HIGH & LOW: THE WORST X Review: Fisticuffs And Hard-Fought Friendship Lead The Way For Another Supercharged Sequel
The last eight years or so of thrills from the hive mind at Japanese brand LDH and the writers of HI-AX have brought forth what stands to be one of the best multimedia action franchises ever created, with Shochiku and Netflix raking in much of the earnings. Credit as of late goes to the shared directorial powers of Daisuke Ninomiya and Norihisa Hiranuma, and action stylist Masaki Suzumura with a window of at least three years since Shigeaki Kubo transitioned the High & Low saga into a new era, one led by “The Rampage” members Kazuma Kawamura and Hokuto Yoshino, along with actor and franchise favorite Goki Maeda who now return for their continuation, High & Low: The Worst X.
The story reimmerses you once more into long-established pentaterritorial S.W.O.R.D. whose Oya High confab still flexes its best under the otherwise still nascent leadership of the precocious and rambunctious Fujio (Kawamura), who has since set his sights on challenging the toughest fighter at neighboring Toaru City’s Suzuran High, Rao (Henry Daichi Mikami) whose reputation is greatly heralded by tales of legend and delinquent folklore with any hint of exaggeration all but cast by the wayside. It’s a peculiar introductory segment that reveals a row of main players the film recurs for the better part of its first hour while separately setting up major development with Kohei (Ryoki Miyama), a spoiled-as-shit rich kid with a narc complex and the leader of the All-Boys’ Senomon Tech High School whose activities of late have him joined by right-hand “tool,” Ryo (Yuta Nakamoto), in gathering a confab of rival schools to defeat Oya High and conquer S.W.O.R.D. for his own ends. A few members of Oya already suspect that Senomon is planning something, but before preventive measures can be taken, Kohei launches a full-scale attack on Oya, taking a student hostage, and setting up the ultimate showdown between a vicious gang alliance, and the underdogs at Oya whose very leader is forced to rethink his approach, realizing that simply meeting fists head-on isn’t the answer.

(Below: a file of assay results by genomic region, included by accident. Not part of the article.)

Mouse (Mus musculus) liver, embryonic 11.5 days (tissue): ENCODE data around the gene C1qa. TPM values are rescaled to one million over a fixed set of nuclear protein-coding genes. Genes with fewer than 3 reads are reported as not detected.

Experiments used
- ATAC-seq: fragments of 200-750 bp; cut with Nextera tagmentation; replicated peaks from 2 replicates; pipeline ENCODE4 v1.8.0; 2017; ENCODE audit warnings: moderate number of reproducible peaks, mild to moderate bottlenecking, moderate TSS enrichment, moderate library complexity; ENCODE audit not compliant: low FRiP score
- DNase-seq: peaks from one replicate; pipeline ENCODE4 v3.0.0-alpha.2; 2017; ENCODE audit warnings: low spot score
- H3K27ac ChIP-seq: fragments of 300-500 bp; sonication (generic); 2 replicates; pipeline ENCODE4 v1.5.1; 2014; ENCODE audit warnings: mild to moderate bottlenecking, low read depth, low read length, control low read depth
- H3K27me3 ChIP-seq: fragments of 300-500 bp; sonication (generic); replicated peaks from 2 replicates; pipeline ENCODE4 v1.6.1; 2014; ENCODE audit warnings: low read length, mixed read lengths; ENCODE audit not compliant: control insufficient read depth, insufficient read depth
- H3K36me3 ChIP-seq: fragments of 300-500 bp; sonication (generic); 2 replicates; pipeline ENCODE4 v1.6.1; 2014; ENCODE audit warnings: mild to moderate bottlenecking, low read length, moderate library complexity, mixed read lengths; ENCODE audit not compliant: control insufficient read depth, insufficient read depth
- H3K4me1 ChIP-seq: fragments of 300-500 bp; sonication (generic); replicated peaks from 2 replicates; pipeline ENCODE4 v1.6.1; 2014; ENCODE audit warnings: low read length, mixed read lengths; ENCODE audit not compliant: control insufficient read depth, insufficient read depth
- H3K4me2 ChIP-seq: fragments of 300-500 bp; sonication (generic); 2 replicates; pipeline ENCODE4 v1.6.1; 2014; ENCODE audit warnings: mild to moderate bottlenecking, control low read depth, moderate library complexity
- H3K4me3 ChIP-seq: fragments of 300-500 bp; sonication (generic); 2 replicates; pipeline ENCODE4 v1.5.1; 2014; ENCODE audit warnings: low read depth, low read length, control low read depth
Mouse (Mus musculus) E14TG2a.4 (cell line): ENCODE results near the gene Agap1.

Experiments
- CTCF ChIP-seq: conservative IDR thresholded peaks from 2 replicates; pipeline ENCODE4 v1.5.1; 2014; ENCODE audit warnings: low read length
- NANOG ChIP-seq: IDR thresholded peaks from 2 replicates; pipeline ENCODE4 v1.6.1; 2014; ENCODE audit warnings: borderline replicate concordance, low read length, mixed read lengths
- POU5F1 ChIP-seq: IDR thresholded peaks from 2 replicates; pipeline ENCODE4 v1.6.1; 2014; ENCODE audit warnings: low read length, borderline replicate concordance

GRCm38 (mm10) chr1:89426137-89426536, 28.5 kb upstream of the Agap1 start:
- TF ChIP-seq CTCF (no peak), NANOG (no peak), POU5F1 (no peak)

While a global pandemic may have prevented another High & Low film from being made sooner, the newest chapter with High & Low: The Worst X brings an all the more inviting experience for fans of the High & Low saga with a branched-out sequel in a franchise that hasn’t missed a beat. You get the characters you love and some cool surprises along the way, and strong performances to match, including by Daichi who brings a fresh vibrance to his brooding, albeit likable role opposite Kawamura, with impressive effect in a debut feature role just outside of his professional fighting career.
Youthful rebellion, high energy music tracks and badass action sequences and the occasional comedic gag make their reprisals for this latest sequel, spotlighting character favorites and new additions that make way for the familiar and refurbished narratives and themes surrounding boyhood friendship and camaraderie, and never forgetting who you are. This messaging here falls succinctly on Ryo and Kohei, with flashbacks later in the second half that reveal a bit more about Ryo’s motivations, less so than that of Kohei who is as deplorable as you might expect from the outset of the film.
Barring the expansion of characters and its spirited adherence to the manga properties serving as the basis for this film not much is achieved in terms of leveling up the stakes – something the previous canonical High & Low trilogy largely accomplished. The good news here is that it mostly sticks to the strengths of the franchise and plays on them smartly enough not to feel too overdone, and the result, much to the viewers’ delight, is a heartfelt and poignant close that emotes succinctly after all the dropkicks, haymakers, bludgeonings and bodyslams have been had for the day.
I’m still keen on what the post-credits end of Final Mission could mean (or could have meant) for the franchise, as that bit of foreshadowing was never expanded on to my knowledge. As for High & Low: The Worst X, there’s a little room for improvement as far as sequels go, but you could do way, WAY worse. If you’re a veteran fan of the Crows adaptations of yesteryear and you’ve kept an eye on the High & Low saga since its inception, or it just so happens you love good and solid modern action from the far East, consider yourself invited to the party, as long as you can take a punch to the face.
Stream High & Low: The Worst X now on Netflix.
Native New Yorker. Lover of all things pizza, chocolate, pets, and good friends. Karaoke hero. Left of center. Survivor. Fond supporter of cult, obscure and independent cinema - especially fond of Asian movies and global action cinema. Author of the bi-weekly Hit List. Founder and editor of Film Combat Syndicate. Still, very much, only human.
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